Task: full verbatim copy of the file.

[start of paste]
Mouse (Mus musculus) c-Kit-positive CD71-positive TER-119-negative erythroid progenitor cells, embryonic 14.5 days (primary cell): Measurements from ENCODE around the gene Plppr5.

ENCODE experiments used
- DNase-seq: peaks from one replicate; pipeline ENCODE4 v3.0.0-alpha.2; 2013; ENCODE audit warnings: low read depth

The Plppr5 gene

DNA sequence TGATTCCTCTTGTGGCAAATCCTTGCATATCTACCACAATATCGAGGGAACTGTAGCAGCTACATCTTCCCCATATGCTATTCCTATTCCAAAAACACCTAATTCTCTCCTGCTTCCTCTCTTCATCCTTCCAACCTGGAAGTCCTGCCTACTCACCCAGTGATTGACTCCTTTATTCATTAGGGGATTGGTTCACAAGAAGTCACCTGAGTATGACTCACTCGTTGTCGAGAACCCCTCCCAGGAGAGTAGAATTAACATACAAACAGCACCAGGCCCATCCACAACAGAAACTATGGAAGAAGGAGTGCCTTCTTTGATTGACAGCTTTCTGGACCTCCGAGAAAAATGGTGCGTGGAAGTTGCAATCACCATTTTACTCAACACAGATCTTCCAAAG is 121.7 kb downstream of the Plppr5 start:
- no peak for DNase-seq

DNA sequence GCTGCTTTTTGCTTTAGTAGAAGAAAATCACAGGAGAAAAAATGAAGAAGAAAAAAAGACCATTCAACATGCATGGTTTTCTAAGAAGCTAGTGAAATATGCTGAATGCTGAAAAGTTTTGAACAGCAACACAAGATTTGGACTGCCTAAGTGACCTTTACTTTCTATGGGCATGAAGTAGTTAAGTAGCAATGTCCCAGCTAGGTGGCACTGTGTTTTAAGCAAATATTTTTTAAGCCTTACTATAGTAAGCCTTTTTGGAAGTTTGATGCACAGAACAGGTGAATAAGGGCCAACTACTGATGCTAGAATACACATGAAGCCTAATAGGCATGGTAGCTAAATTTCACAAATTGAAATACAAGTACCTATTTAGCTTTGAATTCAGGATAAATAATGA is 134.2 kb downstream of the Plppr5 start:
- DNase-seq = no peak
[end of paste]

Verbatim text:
Mouse (Mus musculus) c-Kit-positive CD71-positive TER-119-negative erythroid progenitor cells, embryonic 14.5 days (primary cell): Measurements from ENCODE around the gene Plppr5.

ENCODE experiments used
- DNase-seq: peaks from one replicate; pipeline ENCODE4 v3.0.0-alpha.2; 2013; ENCODE audit warnings: low read depth

The Plppr5 gene

DNA sequence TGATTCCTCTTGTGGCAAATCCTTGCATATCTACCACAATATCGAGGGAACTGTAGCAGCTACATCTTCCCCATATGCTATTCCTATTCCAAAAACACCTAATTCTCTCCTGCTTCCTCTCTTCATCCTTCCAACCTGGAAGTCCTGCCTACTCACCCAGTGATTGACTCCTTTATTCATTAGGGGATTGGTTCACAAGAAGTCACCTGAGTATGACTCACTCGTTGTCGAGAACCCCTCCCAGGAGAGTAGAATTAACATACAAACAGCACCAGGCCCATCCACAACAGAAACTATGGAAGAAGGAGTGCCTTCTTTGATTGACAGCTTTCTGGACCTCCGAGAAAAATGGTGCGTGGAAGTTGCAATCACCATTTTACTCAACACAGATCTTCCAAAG is 121.7 kb downstream of the Plppr5 start:
- no peak for DNase-seq

DNA sequence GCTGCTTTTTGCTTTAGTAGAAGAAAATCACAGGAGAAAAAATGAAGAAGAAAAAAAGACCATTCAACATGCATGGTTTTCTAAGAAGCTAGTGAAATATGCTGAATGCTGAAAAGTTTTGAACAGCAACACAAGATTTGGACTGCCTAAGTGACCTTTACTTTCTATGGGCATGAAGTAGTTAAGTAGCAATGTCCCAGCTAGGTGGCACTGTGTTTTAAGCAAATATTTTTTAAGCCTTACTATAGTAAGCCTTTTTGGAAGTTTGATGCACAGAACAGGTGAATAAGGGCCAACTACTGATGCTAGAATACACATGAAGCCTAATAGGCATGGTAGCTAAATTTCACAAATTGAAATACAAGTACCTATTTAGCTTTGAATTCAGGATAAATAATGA is 134.2 kb downstream of the Plppr5 start:
- DNase-seq = no peak